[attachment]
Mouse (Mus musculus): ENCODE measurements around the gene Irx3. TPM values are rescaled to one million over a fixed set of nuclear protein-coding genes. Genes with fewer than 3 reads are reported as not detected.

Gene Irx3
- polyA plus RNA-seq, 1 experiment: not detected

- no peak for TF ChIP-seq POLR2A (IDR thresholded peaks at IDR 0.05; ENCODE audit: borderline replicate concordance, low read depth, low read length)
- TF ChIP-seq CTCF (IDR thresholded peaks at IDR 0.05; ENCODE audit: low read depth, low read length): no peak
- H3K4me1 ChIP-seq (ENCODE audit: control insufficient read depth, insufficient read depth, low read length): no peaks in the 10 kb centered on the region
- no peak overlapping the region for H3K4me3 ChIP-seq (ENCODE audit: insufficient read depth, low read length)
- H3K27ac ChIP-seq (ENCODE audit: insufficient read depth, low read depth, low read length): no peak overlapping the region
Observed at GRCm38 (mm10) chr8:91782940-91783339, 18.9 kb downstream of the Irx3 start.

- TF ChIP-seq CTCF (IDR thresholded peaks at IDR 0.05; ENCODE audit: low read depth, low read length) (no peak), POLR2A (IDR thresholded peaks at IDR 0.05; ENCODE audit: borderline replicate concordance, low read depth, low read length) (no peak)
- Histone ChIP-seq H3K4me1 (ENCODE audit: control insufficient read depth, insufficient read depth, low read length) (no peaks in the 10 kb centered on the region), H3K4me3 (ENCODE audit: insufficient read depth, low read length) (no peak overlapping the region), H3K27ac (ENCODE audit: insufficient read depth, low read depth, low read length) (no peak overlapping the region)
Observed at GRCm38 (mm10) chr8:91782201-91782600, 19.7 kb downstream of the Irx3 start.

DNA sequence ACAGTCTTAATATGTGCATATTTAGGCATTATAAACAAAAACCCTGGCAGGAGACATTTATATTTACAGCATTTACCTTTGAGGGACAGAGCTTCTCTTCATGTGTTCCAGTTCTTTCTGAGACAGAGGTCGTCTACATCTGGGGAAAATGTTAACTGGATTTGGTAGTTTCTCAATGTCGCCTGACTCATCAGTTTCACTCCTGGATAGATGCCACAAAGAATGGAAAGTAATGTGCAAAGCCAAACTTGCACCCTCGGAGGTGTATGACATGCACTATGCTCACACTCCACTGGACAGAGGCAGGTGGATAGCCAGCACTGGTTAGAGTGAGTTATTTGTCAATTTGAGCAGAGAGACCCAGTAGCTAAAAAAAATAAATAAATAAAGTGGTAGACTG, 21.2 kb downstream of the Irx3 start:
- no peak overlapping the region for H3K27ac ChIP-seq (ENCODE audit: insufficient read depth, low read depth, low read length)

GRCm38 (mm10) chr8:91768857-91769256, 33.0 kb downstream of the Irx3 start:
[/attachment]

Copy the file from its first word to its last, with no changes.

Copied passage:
Mouse (Mus musculus): ENCODE measurements around the gene Irx3. TPM values are rescaled to one million over a fixed set of nuclear protein-coding genes. Genes with fewer than 3 reads are reported as not detected.

Gene Irx3
- polyA plus RNA-seq, 1 experiment: not detected

- no peak for TF ChIP-seq POLR2A (IDR thresholded peaks at IDR 0.05; ENCODE audit: borderline replicate concordance, low read depth, low read length)
- TF ChIP-seq CTCF (IDR thresholded peaks at IDR 0.05; ENCODE audit: low read depth, low read length): no peak
- H3K4me1 ChIP-seq (ENCODE audit: control insufficient read depth, insufficient read depth, low read length): no peaks in the 10 kb centered on the region
- no peak overlapping the region for H3K4me3 ChIP-seq (ENCODE audit: insufficient read depth, low read length)
- H3K27ac ChIP-seq (ENCODE audit: insufficient read depth, low read depth, low read length): no peak overlapping the region
Observed at GRCm38 (mm10) chr8:91782940-91783339, 18.9 kb downstream of the Irx3 start.

- TF ChIP-seq CTCF (IDR thresholded peaks at IDR 0.05; ENCODE audit: low read depth, low read length) (no peak), POLR2A (IDR thresholded peaks at IDR 0.05; ENCODE audit: borderline replicate concordance, low read depth, low read length) (no peak)
- Histone ChIP-seq H3K4me1 (ENCODE audit: control insufficient read depth, insufficient read depth, low read length) (no peaks in the 10 kb centered on the region), H3K4me3 (ENCODE audit: insufficient read depth, low read length) (no peak overlapping the region), H3K27ac (ENCODE audit: insufficient read depth, low read depth, low read length) (no peak overlapping the region)
Observed at GRCm38 (mm10) chr8:91782201-91782600, 19.7 kb downstream of the Irx3 start.

DNA sequence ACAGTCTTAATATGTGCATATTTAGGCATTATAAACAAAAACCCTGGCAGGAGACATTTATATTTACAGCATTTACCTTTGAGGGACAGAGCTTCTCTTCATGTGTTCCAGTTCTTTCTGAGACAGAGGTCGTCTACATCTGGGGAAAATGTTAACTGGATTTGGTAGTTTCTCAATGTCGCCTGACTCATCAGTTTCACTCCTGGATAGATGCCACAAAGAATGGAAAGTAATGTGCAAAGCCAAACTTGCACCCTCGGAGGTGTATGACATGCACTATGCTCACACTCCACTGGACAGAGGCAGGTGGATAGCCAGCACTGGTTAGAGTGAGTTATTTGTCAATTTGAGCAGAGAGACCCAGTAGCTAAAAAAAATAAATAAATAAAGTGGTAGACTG, 21.2 kb downstream of the Irx3 start:
- no peak overlapping the region for H3K27ac ChIP-seq (ENCODE audit: insufficient read depth, low read depth, low read length)

GRCm38 (mm10) chr8:91768857-91769256, 33.0 kb downstream of the Irx3 start: